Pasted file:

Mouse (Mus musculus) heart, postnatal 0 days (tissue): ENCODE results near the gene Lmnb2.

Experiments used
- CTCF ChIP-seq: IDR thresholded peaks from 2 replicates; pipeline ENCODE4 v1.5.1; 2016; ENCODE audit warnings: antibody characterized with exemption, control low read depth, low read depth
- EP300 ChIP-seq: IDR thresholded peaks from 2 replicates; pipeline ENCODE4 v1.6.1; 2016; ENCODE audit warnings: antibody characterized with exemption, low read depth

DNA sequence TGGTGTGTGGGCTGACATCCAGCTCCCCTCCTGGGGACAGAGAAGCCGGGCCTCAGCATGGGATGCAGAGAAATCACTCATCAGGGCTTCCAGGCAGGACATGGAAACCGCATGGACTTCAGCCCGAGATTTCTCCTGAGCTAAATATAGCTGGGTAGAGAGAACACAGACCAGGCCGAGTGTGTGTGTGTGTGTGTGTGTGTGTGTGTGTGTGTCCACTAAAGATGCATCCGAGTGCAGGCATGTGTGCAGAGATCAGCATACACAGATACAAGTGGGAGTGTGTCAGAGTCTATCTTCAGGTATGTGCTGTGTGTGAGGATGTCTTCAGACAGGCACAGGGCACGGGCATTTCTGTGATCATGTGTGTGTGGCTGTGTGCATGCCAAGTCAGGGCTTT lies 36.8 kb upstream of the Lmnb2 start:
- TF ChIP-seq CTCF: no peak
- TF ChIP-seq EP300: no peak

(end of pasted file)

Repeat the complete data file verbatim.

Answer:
Mouse (Mus musculus) heart, postnatal 0 days (tissue): ENCODE results near the gene Lmnb2.

Experiments used
- CTCF ChIP-seq: IDR thresholded peaks from 2 replicates; pipeline ENCODE4 v1.5.1; 2016; ENCODE audit warnings: antibody characterized with exemption, control low read depth, low read depth
- EP300 ChIP-seq: IDR thresholded peaks from 2 replicates; pipeline ENCODE4 v1.6.1; 2016; ENCODE audit warnings: antibody characterized with exemption, low read depth

DNA sequence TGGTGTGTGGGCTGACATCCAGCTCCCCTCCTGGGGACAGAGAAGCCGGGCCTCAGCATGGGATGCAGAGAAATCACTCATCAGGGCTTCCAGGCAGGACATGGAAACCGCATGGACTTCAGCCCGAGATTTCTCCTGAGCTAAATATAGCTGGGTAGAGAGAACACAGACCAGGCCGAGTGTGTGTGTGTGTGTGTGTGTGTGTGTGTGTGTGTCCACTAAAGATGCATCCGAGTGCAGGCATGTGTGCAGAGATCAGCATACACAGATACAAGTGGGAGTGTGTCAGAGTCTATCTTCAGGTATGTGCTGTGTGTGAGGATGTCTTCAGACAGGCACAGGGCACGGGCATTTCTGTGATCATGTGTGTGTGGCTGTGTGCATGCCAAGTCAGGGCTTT lies 36.8 kb upstream of the Lmnb2 start:
- TF ChIP-seq CTCF: no peak
- TF ChIP-seq EP300: no peak